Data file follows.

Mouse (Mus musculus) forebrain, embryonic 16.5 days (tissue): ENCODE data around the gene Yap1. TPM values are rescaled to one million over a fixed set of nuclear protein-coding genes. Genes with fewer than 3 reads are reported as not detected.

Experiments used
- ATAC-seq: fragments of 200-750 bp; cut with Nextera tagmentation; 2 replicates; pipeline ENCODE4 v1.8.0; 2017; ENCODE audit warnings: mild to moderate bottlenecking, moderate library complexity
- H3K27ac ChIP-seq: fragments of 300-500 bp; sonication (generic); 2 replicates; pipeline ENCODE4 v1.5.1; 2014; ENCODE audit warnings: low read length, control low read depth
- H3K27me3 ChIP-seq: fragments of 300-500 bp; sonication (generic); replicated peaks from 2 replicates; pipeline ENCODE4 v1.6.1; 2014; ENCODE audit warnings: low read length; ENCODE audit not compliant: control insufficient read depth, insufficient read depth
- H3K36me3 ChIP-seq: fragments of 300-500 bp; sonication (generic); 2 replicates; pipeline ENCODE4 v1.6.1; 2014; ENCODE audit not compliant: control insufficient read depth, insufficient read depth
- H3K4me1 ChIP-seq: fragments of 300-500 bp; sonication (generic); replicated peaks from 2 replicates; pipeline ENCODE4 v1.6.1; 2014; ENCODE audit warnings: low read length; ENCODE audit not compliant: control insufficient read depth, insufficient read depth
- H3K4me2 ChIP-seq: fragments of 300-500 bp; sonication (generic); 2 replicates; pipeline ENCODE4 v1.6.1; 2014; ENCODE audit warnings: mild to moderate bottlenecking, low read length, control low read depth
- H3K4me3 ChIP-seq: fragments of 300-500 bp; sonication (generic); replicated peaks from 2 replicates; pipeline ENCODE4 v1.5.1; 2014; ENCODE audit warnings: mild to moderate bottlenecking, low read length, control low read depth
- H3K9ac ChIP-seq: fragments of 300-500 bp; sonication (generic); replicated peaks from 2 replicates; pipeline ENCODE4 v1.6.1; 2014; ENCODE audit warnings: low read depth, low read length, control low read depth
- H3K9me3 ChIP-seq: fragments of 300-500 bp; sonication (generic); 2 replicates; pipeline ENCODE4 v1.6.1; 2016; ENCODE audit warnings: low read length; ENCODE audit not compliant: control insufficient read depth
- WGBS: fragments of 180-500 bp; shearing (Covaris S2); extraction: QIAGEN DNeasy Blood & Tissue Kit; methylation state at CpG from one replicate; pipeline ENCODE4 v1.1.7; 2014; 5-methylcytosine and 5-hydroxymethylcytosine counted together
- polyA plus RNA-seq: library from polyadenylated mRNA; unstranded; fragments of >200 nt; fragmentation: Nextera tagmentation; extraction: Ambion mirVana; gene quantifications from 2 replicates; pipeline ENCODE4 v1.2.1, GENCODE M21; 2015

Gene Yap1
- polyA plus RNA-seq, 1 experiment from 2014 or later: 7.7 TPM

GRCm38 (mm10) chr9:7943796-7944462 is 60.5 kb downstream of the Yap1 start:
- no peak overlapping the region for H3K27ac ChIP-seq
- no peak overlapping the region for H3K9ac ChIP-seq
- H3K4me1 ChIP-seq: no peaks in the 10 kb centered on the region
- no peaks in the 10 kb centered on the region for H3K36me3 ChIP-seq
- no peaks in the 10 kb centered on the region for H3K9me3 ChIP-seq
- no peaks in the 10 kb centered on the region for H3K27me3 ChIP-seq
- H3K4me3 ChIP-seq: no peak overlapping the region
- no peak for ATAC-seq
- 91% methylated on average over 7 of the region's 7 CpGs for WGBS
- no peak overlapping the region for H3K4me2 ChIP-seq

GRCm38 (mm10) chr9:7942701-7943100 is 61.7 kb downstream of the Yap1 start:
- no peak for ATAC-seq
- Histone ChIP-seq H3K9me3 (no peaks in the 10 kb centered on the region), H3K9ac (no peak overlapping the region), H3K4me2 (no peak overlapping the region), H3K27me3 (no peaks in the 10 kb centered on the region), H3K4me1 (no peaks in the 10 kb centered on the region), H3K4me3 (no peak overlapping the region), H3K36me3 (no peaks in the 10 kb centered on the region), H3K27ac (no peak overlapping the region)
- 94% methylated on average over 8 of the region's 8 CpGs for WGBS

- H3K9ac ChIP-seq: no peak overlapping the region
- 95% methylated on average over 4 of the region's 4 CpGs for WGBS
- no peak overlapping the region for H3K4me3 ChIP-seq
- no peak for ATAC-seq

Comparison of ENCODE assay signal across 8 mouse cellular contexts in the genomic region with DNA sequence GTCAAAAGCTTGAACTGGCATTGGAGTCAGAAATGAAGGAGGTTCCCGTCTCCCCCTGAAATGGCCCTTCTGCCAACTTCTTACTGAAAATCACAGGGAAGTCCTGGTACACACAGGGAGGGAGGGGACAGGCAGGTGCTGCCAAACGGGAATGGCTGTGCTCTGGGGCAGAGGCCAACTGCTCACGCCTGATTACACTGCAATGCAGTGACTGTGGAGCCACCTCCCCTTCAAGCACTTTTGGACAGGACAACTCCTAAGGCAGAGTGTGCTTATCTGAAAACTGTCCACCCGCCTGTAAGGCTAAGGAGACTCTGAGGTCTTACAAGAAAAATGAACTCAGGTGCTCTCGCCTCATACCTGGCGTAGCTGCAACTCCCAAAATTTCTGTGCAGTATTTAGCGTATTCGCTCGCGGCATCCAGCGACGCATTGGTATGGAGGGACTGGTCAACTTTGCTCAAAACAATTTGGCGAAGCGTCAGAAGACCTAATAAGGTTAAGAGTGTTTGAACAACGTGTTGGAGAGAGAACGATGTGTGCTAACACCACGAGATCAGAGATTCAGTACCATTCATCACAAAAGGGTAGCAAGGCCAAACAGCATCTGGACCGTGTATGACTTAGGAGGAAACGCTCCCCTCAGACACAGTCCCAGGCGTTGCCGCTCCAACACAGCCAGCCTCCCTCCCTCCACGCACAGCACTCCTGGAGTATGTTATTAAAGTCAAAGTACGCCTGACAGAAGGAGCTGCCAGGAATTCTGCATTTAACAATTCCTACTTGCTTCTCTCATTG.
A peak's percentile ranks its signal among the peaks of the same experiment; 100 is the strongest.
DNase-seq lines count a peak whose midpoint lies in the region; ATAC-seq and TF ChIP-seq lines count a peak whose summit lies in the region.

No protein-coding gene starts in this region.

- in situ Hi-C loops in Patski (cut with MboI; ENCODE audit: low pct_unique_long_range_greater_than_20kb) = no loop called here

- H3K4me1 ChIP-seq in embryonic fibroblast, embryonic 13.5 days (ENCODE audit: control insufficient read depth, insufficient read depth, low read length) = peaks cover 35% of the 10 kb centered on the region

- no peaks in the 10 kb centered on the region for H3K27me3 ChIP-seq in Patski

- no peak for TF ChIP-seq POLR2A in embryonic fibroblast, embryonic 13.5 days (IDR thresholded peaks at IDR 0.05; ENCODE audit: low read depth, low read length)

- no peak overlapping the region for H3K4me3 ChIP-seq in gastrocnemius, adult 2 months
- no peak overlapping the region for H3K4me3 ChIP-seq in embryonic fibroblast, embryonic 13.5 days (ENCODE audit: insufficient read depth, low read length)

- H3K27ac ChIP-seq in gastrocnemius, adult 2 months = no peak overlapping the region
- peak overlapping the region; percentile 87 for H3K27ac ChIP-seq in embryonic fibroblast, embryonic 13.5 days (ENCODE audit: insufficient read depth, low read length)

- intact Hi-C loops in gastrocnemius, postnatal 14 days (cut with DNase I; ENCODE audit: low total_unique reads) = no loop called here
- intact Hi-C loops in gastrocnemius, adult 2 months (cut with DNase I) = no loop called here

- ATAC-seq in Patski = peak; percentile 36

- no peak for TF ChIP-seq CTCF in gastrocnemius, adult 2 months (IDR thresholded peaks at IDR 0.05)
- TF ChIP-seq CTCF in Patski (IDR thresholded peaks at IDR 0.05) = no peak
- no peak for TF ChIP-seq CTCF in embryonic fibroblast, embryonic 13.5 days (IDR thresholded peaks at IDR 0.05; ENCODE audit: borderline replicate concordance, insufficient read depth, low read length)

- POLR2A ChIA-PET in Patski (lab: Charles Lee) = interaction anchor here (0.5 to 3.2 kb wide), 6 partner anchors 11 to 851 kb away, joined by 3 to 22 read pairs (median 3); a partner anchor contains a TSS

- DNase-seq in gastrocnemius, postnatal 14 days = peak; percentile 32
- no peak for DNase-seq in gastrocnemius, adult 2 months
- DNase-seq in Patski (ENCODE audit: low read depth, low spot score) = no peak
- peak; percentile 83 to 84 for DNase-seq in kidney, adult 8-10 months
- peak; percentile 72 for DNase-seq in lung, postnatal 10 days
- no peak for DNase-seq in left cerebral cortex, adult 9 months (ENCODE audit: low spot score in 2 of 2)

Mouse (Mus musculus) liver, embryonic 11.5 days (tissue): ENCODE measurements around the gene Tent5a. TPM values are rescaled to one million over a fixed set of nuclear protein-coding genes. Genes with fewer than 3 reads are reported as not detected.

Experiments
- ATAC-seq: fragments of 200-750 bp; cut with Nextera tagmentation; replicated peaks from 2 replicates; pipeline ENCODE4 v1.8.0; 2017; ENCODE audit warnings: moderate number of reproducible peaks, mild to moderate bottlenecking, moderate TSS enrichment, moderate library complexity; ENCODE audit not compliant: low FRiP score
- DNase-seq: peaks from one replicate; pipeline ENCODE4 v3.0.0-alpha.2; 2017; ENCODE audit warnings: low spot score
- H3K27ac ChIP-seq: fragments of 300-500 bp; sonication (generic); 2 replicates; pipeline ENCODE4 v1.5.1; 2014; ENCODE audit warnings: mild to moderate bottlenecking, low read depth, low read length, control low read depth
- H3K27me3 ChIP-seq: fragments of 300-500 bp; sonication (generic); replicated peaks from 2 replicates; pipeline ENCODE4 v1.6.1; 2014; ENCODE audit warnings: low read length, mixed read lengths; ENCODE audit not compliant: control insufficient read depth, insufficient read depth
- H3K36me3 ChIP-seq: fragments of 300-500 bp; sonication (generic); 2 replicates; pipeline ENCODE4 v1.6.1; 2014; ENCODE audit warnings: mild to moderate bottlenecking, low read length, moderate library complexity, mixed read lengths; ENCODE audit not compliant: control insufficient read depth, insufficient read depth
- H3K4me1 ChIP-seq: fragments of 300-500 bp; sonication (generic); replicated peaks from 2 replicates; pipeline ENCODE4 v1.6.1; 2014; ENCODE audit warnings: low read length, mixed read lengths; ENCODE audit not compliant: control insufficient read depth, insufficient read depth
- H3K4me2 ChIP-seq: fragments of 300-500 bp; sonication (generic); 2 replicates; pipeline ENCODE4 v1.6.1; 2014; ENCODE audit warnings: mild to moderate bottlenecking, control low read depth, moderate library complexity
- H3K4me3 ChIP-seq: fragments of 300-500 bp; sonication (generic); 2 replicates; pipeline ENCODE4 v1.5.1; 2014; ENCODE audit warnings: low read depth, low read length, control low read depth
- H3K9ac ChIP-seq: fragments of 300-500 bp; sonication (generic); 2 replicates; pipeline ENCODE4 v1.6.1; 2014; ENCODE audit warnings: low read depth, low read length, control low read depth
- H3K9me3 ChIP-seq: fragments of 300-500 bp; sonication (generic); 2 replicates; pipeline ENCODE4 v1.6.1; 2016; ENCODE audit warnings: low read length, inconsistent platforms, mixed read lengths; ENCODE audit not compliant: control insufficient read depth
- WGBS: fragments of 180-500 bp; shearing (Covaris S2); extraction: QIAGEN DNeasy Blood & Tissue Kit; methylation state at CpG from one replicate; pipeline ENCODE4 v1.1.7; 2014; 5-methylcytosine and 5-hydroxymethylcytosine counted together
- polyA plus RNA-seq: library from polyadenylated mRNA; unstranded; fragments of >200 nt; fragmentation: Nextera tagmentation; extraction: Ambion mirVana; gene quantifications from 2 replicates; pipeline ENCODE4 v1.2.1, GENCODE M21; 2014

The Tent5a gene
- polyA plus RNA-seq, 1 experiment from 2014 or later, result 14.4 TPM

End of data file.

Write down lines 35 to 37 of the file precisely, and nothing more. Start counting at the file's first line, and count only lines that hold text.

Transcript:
Comparison of ENCODE assay signal across 8 mouse cellular contexts in the genomic region with DNA sequence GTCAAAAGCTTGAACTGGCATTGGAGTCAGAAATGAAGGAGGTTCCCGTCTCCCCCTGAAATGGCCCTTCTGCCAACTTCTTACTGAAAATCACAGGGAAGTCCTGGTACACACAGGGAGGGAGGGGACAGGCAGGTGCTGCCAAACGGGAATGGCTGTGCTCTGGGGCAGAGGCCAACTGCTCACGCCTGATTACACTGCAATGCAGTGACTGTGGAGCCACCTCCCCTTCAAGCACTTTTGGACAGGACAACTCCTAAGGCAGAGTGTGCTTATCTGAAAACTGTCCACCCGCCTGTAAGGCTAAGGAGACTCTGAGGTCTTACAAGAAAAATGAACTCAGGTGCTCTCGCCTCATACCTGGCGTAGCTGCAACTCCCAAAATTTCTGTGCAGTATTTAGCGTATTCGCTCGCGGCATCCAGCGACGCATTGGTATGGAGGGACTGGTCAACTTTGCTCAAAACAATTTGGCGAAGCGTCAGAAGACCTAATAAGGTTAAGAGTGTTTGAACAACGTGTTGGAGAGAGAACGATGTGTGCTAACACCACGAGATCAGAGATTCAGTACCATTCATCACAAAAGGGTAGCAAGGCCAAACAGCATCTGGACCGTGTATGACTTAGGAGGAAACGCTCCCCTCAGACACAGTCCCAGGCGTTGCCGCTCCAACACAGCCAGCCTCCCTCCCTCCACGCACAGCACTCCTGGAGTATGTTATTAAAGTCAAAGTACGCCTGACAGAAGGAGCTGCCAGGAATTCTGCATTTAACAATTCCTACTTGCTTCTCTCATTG.
A peak's percentile ranks its signal among the peaks of the same experiment; 100 is the strongest.
DNase-seq lines count a peak whose midpoint lies in the region; ATAC-seq and TF ChIP-seq lines count a peak whose summit lies in the region.